There has been a structure on the site of the chateaux since the 12th century, and the current structure dates to 1539. Charles IX and Louis XIV were born at Saint Germain, Louis XIII died there, and Mary Queen of Scots lived there from age 6 to 16. The 1919 peace treaty with Austria was signed at the chateaux.
The chateaux also houses the Musée d’Archéologie Nationale (the National Archeology Museum), created by Napoleon and opened in 1867 and recently renovated. The museum houses the world’s largest collection of prehistoric art – nearly 30,000 pieces – including the Lady of Brassempouy, which dates from around 21,000 BC and which is thought to be the oldest representation of a human face.
The highlight of a visit to Saint-Germain-en-Laye is a leisurely walk through the gardens to the north of the chateaux, which were laid out by André Le Nôtre, principal landscape architect to Louis XIV, between 1663 and 1673. Le Nôtre also designed the parks at Versailles and Fontainebleau, and he made a significant contribution to the planning of the Tuileries Garden in Paris. At 3,500 hectares (over 8,600 acres), there is plenty to explore, but the end point of your walk should be the belvédère, or view point, on the east side of the garden.
Enter the grounds and begin by walking in a northward direction and wending your way eastward. You will pass gardens and a couple of outdoor kiosks where you can grab a drink and relax in a reclining chair. There is also a memorial to those who died in World War I. Eventually you will come to the easternmost border, which is the 2.4-kilometer (3-mile) view point. Take a right – that is, head south, back toward the chateaux. You will pass the viewpoint indicator, which is a semicircular structure that indicates points of interest beyond the terrace, including Paris, which is 19 kilometers (12 miles) east but still quite visible. Enjoy the panoramic view. Especially on a clear day, it is impressive.
As you head south, note the terrace on the right and a small vineyard on the left. Grapes have been grown on the grounds since the 13th century.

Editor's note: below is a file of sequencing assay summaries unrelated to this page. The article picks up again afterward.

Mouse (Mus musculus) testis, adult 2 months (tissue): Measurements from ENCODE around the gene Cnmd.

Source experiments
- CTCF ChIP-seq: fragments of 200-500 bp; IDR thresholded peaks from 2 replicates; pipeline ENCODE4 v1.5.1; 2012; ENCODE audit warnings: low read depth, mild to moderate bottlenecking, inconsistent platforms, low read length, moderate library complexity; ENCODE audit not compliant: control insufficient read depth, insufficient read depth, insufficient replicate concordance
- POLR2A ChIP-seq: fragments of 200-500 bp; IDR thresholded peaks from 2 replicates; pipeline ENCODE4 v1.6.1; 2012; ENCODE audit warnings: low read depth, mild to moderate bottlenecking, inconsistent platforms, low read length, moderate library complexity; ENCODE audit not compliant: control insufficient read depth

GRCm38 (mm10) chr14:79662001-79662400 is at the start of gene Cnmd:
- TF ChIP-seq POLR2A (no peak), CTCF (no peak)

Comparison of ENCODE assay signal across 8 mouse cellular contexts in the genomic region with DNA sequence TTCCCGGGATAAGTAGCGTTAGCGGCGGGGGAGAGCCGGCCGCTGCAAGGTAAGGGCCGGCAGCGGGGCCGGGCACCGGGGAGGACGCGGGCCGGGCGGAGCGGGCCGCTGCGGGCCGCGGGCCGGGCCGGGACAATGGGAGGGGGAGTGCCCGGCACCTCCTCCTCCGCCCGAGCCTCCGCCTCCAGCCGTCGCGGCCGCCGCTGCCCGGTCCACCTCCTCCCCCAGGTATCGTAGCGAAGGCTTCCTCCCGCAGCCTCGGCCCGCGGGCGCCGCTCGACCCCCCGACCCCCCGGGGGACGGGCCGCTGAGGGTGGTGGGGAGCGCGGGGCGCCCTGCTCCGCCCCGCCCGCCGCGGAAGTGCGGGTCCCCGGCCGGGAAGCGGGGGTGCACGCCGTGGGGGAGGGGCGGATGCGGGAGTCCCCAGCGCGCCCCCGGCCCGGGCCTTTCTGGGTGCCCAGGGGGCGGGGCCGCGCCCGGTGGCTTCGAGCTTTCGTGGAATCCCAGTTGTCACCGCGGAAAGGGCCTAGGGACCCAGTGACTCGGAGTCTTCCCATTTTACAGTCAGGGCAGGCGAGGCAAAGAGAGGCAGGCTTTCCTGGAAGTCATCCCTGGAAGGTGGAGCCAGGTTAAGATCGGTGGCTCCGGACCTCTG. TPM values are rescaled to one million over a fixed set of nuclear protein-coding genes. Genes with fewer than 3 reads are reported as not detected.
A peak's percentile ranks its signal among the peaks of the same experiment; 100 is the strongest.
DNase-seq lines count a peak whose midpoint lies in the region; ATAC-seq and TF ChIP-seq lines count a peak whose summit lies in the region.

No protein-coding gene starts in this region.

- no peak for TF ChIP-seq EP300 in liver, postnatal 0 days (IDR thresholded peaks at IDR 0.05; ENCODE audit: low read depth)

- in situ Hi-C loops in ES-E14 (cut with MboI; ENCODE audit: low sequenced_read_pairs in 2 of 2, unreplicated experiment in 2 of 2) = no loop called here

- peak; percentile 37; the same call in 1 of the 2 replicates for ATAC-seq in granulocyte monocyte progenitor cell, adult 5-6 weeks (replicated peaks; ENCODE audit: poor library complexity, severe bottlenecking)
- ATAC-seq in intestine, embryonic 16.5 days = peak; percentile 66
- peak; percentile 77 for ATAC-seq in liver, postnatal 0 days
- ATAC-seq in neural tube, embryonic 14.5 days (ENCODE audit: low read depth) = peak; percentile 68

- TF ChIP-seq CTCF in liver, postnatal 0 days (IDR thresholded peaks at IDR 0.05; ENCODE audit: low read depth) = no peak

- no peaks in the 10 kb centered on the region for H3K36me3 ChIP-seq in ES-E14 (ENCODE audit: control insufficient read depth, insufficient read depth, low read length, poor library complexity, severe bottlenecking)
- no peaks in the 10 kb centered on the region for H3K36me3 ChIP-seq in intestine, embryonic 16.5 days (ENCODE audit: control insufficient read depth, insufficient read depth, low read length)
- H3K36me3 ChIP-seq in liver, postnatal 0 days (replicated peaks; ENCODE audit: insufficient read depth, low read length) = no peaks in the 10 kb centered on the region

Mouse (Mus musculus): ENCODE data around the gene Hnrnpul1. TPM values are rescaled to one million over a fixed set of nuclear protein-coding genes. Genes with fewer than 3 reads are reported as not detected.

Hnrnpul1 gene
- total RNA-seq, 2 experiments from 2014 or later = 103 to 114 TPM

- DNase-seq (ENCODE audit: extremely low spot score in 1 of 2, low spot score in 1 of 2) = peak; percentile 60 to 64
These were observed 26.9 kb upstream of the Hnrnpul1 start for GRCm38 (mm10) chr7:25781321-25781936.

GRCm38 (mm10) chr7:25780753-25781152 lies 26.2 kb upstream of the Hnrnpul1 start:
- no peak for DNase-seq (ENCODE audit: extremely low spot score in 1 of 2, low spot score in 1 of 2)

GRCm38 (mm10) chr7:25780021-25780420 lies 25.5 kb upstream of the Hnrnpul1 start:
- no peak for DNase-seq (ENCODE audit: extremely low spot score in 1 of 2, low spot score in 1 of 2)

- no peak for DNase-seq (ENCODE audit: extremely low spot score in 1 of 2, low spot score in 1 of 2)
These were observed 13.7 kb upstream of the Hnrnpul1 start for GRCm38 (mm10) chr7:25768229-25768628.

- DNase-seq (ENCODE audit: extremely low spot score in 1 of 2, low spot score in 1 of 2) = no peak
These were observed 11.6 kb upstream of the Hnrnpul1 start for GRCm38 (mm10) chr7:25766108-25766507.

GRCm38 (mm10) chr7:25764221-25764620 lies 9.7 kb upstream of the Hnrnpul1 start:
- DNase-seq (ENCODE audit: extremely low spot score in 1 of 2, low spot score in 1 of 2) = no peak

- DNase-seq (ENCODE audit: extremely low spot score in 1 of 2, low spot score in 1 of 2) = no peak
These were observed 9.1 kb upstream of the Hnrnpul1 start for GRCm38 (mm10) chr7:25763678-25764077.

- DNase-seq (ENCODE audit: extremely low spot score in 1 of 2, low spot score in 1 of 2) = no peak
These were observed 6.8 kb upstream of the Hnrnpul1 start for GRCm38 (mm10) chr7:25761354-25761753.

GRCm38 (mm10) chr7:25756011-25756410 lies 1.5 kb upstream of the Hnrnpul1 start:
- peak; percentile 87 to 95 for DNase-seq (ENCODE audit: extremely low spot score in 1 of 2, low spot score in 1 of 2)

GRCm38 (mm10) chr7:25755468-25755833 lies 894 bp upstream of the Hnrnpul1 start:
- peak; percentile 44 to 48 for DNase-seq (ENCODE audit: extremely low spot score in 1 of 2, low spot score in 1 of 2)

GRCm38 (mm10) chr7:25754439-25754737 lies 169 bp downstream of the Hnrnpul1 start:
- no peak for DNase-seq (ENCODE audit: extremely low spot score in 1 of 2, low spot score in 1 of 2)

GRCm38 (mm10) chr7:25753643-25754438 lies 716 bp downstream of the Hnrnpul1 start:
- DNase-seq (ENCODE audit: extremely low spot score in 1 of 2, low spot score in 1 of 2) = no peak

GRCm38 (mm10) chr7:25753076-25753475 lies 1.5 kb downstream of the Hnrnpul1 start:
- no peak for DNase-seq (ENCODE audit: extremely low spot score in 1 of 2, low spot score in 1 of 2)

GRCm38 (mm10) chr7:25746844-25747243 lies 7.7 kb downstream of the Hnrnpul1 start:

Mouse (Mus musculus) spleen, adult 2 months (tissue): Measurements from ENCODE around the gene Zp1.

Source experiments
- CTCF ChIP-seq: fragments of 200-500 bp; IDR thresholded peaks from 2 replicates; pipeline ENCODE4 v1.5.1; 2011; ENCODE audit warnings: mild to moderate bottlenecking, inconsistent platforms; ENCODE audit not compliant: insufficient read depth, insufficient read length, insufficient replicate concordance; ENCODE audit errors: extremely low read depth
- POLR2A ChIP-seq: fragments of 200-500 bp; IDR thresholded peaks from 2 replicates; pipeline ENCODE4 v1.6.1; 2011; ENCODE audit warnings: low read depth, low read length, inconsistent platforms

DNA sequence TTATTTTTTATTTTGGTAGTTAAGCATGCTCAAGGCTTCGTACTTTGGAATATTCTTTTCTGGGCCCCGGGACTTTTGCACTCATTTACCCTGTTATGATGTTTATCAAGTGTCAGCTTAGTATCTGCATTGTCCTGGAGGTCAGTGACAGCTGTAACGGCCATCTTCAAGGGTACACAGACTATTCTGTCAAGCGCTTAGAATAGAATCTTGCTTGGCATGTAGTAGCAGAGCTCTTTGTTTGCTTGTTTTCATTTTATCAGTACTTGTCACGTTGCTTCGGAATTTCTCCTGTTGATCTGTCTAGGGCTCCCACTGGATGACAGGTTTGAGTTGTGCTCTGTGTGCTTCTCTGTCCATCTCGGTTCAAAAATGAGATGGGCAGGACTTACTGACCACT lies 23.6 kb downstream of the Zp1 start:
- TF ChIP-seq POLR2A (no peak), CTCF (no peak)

To conclude your visit to the chateaux, you will see le Pavillon Henri IV at the end of the view point on the left, facing south. This is a vestige of a chateau where Louis XIV was born in 1638. It is now an upscale hotel and restaurant, but it preserves a one-room museum on the ground floor dedicated to Louis XIV.
You can return to the RER station by walking alongside the large chateau on the garden side, or you can exit through the parking lot of le Pavillon Henri IV and walk through the upscale neighborhood just beyond.
The trains to Paris run frequently, and the return trip should take under a half hour from Saint-Germain-en-Laye to Chatelet.
Birthplace of Claude Debussy
Tel: 01 30 87 20 63
38, rue au Pain
78100 Saint-Germain-e –Laye, France
Open: Tues–Sat 2pm–6pm
During this 150th anniversary year of Debussy’s birth, the museum is also open Sun
2pm–6pm until Sept 16
Closed from July 31 to Aug 31
From Nov to Feb: 2:30 p.m. to 5:30 p.m.
Closed during bank holidays
Entrance if free
Musée d’Archéologie Nationale et Domaine National de Saint-Germain-en-Laye
Tel: 01 39 10 13 00
Place Chares de Gaulle
78100 Saint-Germain-en-Laye, France
Open: Everyday but Tues 10am – 5:15pm
From May 1–Sept 30: Sat, Sun, and bank holidays: 10am–6:15 pm
Entrance fee: 6 euros
Reduced fee: 4.50 euros